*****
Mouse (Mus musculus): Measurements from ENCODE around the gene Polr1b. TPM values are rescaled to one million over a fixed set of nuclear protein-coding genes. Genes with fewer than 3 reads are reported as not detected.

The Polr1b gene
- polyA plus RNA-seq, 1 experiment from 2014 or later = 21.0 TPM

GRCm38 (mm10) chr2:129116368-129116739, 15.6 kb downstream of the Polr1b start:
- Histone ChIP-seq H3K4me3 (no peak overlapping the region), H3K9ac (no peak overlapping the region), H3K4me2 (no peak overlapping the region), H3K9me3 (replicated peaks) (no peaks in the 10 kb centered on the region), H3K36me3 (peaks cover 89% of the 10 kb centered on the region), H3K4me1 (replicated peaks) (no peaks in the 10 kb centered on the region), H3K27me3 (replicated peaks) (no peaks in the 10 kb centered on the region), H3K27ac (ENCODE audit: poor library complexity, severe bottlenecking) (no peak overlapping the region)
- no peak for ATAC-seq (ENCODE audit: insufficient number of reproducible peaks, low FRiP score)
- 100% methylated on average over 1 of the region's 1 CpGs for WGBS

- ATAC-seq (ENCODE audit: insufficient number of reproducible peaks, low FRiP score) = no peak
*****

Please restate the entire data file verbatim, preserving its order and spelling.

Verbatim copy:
Mouse (Mus musculus): Measurements from ENCODE around the gene Polr1b. TPM values are rescaled to one million over a fixed set of nuclear protein-coding genes. Genes with fewer than 3 reads are reported as not detected.

The Polr1b gene
- polyA plus RNA-seq, 1 experiment from 2014 or later = 21.0 TPM

GRCm38 (mm10) chr2:129116368-129116739, 15.6 kb downstream of the Polr1b start:
- Histone ChIP-seq H3K4me3 (no peak overlapping the region), H3K9ac (no peak overlapping the region), H3K4me2 (no peak overlapping the region), H3K9me3 (replicated peaks) (no peaks in the 10 kb centered on the region), H3K36me3 (peaks cover 89% of the 10 kb centered on the region), H3K4me1 (replicated peaks) (no peaks in the 10 kb centered on the region), H3K27me3 (replicated peaks) (no peaks in the 10 kb centered on the region), H3K27ac (ENCODE audit: poor library complexity, severe bottlenecking) (no peak overlapping the region)
- no peak for ATAC-seq (ENCODE audit: insufficient number of reproducible peaks, low FRiP score)
- 100% methylated on average over 1 of the region's 1 CpGs for WGBS

- ATAC-seq (ENCODE audit: insufficient number of reproducible peaks, low FRiP score) = no peak